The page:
A deliciously palatable biography of the iconic writer whose life was “as full of plot and character as any [she] invented.”
Inspired by research from her documentary of Alcott (1832–1888) for the PBS series American Masters, Reisen delivers an in-depth portrait of the spirited, sentimental, imaginative, realistic woman whose childhood vow was to “be rich, famous, and happy.” Reisen draws extensively from Alcott’s prodigious output of literary works, travel sketches, articles, journals and letters, as well as the recollections of her contemporaries. Born to bohemian intellectuals, the young Alcott grew into a moody, passionate girl much like her famous character, Jo March. Her parents kept the company of transcendental luminaries like Emerson, Thoreau, Fuller and Hawthorne, but experienced material poverty. The utopian nightmare of her father’s experiment in communal living, her youngest sister’s death and her older sister’s engagement became defining events in Alcott’s life, leaving her determined to shoulder family financial and household burdens. Under the pseudonym A.M. Barnard, Alcott churned out pulp-fiction thrillers, generating income and sating her thirst for adventure. She followed the phenomenal success of Little Women in 1868 with six other popular children’s novels, but was tormented by a culture of celebrity and ill health until her death. Reisen deftly weaves the story of Alcott’s life into the rich social, cultural and historical fabric of mid-19th-century New England. The author’s insightful examination reveals Alcott as a compulsive writer who peppered her stories with external details and internal currents of her life; an ardent abolitionist who served as a Civil War army nurse; a self-espoused spinster who cherished her independence but harbored a schoolgirl romantic attachment to Thoreau and a midlife crush on a young Polish pianist; a thoroughly modern feminist who wrote about the power struggle between the sexes and championed women’s suffrage; and a middle-aged woman who relied on opiates to cope with her failing health.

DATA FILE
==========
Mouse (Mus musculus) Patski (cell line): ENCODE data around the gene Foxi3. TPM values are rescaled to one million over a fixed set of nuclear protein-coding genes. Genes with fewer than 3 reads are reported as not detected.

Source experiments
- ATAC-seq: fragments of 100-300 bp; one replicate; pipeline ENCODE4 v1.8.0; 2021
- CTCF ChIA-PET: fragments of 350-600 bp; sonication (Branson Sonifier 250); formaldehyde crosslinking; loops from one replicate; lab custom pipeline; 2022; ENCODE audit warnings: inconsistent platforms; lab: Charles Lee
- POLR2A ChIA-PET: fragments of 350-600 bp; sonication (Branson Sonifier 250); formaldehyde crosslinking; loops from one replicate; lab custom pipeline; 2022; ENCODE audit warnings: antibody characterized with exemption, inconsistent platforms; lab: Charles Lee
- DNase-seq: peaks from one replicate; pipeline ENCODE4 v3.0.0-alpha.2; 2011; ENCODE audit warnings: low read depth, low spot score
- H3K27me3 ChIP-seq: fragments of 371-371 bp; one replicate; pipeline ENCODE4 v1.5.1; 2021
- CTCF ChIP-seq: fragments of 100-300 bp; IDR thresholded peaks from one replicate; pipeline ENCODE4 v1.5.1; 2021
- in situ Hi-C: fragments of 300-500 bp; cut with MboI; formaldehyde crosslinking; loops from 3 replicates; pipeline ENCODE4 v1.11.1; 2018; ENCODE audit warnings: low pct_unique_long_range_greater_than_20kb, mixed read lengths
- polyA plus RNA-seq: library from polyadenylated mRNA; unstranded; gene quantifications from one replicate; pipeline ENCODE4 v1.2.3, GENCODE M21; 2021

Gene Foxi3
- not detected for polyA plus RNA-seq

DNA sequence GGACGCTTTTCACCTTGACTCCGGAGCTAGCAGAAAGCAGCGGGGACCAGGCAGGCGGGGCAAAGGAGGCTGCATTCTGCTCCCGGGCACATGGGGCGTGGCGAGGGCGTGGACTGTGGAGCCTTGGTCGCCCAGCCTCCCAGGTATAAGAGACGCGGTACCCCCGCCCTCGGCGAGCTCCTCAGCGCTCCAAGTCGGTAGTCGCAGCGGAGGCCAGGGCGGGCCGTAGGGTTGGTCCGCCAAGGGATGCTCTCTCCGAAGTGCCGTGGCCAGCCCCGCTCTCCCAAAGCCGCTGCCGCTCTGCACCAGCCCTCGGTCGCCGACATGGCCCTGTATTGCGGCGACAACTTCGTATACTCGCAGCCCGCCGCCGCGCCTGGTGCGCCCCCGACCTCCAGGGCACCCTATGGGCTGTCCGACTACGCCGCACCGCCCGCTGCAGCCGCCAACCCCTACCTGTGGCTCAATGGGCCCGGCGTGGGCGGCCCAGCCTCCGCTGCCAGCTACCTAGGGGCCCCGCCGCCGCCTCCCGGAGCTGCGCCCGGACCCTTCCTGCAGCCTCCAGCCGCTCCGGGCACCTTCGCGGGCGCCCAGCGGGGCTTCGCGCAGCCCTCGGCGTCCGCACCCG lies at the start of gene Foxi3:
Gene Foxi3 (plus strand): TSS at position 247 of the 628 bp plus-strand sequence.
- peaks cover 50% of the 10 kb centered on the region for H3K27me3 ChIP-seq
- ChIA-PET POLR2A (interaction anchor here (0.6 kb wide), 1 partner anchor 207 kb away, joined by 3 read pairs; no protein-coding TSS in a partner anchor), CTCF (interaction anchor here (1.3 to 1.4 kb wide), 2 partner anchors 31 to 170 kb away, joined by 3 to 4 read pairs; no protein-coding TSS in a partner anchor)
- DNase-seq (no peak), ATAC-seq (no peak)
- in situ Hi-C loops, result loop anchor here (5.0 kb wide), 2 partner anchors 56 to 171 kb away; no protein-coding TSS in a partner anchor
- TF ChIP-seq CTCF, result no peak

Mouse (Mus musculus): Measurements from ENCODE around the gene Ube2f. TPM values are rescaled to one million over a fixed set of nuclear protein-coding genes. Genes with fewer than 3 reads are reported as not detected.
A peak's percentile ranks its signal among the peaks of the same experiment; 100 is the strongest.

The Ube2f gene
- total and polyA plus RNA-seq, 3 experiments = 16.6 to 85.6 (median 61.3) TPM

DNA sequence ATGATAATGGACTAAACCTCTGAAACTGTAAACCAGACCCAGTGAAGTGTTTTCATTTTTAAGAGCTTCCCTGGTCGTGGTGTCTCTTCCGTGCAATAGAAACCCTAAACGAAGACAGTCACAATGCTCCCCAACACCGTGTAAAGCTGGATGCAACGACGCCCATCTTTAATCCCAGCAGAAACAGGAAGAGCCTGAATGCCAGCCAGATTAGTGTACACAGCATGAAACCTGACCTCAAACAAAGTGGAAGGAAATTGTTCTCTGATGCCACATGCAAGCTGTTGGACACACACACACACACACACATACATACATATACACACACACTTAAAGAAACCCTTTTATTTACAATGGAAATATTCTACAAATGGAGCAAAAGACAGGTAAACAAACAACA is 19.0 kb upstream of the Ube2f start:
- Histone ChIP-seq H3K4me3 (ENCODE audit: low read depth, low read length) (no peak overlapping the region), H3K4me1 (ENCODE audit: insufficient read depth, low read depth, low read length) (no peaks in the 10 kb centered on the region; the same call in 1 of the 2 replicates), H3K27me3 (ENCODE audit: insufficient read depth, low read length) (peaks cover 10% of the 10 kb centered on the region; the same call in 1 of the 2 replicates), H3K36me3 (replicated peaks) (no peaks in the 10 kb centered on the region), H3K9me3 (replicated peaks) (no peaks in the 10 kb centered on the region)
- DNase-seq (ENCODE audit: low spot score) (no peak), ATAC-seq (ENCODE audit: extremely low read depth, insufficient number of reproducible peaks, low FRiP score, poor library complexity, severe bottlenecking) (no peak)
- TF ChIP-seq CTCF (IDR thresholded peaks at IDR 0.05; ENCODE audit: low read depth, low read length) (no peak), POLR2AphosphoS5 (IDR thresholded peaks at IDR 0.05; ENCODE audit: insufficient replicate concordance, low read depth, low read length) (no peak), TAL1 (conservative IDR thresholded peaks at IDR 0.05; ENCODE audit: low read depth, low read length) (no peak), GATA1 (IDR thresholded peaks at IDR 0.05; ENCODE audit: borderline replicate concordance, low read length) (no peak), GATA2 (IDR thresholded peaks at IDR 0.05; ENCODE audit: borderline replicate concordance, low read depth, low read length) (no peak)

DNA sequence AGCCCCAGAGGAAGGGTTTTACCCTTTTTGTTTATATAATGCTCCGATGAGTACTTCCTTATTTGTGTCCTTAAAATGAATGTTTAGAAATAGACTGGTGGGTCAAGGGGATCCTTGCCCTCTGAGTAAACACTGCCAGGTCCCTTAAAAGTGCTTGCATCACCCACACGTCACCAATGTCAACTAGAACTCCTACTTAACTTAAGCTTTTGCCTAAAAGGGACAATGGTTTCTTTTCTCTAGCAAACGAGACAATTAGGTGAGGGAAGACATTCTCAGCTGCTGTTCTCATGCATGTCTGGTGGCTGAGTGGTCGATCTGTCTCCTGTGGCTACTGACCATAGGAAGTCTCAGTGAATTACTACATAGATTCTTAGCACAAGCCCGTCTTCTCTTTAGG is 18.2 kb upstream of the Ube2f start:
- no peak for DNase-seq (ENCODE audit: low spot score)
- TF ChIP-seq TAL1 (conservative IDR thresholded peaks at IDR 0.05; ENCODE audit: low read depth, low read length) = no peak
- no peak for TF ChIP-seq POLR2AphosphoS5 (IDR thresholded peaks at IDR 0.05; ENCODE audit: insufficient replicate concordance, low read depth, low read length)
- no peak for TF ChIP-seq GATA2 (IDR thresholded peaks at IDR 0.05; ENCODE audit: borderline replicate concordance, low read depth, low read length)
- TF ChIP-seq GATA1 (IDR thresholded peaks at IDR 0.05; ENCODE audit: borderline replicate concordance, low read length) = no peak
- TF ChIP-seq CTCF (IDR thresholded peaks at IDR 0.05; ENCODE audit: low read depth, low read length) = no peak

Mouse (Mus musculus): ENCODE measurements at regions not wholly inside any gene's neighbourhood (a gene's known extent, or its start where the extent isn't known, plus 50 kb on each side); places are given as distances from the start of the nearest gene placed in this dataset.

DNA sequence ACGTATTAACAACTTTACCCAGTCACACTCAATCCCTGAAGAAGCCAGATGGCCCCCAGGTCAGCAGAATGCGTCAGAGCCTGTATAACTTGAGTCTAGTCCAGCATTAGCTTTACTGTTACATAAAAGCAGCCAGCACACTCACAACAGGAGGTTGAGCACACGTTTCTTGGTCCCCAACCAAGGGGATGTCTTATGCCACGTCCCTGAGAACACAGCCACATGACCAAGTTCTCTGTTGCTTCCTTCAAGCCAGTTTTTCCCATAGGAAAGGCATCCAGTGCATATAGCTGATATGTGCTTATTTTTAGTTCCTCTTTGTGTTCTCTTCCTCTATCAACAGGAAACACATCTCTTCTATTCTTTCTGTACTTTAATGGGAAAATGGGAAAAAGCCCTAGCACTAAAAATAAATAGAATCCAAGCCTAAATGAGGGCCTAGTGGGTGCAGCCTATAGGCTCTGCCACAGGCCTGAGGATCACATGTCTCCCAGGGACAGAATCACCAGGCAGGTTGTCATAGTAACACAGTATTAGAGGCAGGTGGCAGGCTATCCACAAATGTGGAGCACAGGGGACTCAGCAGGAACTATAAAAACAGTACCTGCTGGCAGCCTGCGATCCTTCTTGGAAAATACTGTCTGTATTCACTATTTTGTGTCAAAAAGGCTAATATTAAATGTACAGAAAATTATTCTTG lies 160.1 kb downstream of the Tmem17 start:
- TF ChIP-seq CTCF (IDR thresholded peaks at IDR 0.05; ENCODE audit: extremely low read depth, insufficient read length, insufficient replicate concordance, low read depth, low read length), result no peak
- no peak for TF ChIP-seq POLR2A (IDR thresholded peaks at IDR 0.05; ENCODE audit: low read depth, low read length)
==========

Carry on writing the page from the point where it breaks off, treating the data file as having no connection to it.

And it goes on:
An absorbing portrait of the protean author whose “life was no children’s book.”